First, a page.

Was Windows 7 worth saving XP for?

By , InfoWorld |  Windows, Windows 7, Windows XP

Whether Windows 7 lives up to expectations will remain a heated debate in the months to come. Early looks show promise, but when it comes to engineering mass disappointment, few can do it to the degree that Microsoft can and has in iterations past. Remember how discouraging Windows Vista was? After five years of revolutionary promises, Microsoft dumped the honking mess on the world in fall 2007, complete with convoluted user interfaces, annoying security nags, and steep hardware requirements that forced needless PC upgrades -- all wrapped up in a variety of flavors whose differences seemed unnecessarily confusing.

At the time, we at InfoWorld kept hearing quiet grumblings from IT about the new Windows, but the prevailing attitude about Vista trended toward resignation. In a nutshell, we kept hearing users say, "After all, Microsoft controls Windows and we have no choice but to accept what it delivers." Worse, most of the major analyst firms fawned over the fledgling Vista, leaving many to second-guess their doubts.

[ Relive the furor over Windows Vista and the passion behind the "Save XP" campaign. | Get the full scoop on the new Windows 7 with InfoWorld's "Windows 7: The essential guide" compendium and the 21-page "Windows 7 Deep Dive" PDF report. ]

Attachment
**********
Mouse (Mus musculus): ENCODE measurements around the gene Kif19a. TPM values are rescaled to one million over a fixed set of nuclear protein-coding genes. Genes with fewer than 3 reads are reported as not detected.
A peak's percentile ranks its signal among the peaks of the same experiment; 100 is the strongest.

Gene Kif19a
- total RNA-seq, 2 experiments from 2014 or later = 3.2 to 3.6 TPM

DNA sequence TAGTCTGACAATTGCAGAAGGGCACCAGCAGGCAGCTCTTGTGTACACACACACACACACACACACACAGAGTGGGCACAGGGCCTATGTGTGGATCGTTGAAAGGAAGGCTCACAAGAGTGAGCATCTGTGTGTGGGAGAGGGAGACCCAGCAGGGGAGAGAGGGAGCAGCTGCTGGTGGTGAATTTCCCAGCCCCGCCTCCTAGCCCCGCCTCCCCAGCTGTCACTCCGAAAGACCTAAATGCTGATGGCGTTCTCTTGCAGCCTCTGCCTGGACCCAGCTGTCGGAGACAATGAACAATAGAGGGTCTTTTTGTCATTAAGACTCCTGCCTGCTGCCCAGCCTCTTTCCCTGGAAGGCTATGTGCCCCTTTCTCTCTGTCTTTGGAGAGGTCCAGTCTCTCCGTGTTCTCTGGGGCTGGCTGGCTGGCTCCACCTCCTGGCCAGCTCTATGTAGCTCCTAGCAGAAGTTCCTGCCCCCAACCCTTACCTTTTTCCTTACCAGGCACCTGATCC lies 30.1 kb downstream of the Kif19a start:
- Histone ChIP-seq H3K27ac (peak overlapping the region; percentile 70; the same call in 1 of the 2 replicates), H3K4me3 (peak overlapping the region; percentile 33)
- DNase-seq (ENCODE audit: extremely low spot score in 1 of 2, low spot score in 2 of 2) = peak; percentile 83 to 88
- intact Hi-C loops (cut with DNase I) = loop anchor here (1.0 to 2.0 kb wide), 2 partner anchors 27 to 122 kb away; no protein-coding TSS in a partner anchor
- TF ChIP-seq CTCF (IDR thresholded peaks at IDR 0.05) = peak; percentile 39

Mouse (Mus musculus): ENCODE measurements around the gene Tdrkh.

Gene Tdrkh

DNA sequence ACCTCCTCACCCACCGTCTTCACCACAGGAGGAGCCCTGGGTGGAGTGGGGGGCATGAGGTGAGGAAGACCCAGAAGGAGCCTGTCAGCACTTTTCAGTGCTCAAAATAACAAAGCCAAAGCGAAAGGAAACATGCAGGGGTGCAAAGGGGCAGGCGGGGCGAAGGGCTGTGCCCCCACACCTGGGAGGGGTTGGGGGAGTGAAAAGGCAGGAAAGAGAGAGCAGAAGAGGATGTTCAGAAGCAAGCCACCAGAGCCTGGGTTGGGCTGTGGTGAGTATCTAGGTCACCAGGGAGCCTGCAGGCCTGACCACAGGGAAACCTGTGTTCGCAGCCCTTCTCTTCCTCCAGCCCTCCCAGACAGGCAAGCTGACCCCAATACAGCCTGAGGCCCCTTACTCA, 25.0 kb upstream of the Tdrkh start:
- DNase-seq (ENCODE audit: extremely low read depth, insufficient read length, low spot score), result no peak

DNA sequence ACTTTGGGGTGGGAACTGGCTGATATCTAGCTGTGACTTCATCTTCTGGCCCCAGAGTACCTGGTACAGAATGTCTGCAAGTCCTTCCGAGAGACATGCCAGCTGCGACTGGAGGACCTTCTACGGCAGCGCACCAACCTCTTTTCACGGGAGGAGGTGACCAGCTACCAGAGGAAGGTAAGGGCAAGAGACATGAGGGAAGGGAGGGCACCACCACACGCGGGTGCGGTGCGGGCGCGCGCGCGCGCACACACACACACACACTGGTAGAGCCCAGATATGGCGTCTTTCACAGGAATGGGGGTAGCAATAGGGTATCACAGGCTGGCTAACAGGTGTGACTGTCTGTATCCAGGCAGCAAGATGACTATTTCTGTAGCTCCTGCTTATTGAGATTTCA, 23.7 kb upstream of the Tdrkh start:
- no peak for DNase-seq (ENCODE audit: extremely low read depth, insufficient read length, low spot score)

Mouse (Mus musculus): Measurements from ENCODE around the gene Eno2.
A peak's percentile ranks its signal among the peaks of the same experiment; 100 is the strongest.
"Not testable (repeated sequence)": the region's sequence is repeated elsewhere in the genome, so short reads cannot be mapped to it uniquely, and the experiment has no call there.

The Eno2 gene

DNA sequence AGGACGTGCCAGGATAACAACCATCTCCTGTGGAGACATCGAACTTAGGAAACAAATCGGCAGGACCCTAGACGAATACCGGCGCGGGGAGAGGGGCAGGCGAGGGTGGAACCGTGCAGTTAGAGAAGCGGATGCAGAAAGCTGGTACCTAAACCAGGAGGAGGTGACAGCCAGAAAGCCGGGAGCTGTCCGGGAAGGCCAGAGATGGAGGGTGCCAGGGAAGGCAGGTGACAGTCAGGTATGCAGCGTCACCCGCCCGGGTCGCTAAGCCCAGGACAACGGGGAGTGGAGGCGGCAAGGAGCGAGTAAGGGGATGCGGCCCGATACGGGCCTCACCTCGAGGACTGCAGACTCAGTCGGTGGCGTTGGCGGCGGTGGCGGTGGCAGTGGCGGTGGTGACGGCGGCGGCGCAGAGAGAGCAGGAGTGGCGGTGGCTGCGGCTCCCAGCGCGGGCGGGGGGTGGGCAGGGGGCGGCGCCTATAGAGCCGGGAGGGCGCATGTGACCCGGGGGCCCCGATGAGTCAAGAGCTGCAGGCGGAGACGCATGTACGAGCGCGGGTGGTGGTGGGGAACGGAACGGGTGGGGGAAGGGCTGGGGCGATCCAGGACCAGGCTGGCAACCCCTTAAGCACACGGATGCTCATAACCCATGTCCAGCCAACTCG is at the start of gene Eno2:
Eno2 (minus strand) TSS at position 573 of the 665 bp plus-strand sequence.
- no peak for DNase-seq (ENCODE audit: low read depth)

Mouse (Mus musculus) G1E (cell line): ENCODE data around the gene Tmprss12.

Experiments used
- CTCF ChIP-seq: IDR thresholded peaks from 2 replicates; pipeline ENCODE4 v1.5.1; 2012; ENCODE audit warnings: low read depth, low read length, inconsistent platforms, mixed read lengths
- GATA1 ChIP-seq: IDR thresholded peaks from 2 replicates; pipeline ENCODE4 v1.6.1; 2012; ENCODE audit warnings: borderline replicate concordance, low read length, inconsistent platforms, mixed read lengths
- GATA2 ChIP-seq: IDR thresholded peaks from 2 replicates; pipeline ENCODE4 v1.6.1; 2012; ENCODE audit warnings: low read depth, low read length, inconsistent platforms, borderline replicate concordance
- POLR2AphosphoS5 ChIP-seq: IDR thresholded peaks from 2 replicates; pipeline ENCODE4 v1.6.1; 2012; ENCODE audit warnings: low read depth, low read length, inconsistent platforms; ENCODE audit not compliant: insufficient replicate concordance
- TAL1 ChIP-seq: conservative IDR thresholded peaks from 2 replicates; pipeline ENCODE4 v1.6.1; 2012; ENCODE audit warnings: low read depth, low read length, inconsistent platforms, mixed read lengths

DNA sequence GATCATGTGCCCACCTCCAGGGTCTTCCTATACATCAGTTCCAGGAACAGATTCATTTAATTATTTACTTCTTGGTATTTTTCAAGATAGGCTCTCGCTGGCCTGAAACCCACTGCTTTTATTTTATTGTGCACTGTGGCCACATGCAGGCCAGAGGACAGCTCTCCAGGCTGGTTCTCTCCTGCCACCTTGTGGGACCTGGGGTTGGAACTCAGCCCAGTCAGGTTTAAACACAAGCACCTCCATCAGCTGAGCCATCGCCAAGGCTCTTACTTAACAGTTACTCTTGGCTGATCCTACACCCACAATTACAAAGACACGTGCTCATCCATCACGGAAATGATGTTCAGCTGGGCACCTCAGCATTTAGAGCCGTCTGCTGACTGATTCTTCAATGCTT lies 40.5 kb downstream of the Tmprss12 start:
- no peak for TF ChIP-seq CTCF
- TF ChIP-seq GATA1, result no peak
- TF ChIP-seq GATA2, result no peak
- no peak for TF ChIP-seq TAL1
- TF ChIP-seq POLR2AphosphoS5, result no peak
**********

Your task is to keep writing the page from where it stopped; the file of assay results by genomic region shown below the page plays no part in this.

Microsoft, of course, denied loudly that there was anything wrong, with its execs and PR minions claiming repeatedly that Vista was the result of world-beating engineering and extensive customer research, with that special soul-hocking that usually only (ironically, Mac-using) ad agencies can do with a straight face. (To add insult to injury, Microsoft is about to launch an ad campaign claiming that Windows 7 is not only based on listening to its customers -- that's why Microsoft made the "we fixed Vista" changes -- but also that Windows 7 was designed by its customers, which I suppose is where the new taskbar and Aero Peek functions came from, not the Mac OS X Dock and Exposé app they suspiciously mimic. Hey, Microsoft fooled the New York Times about this, so maybe it thinks it can fool you, too.)

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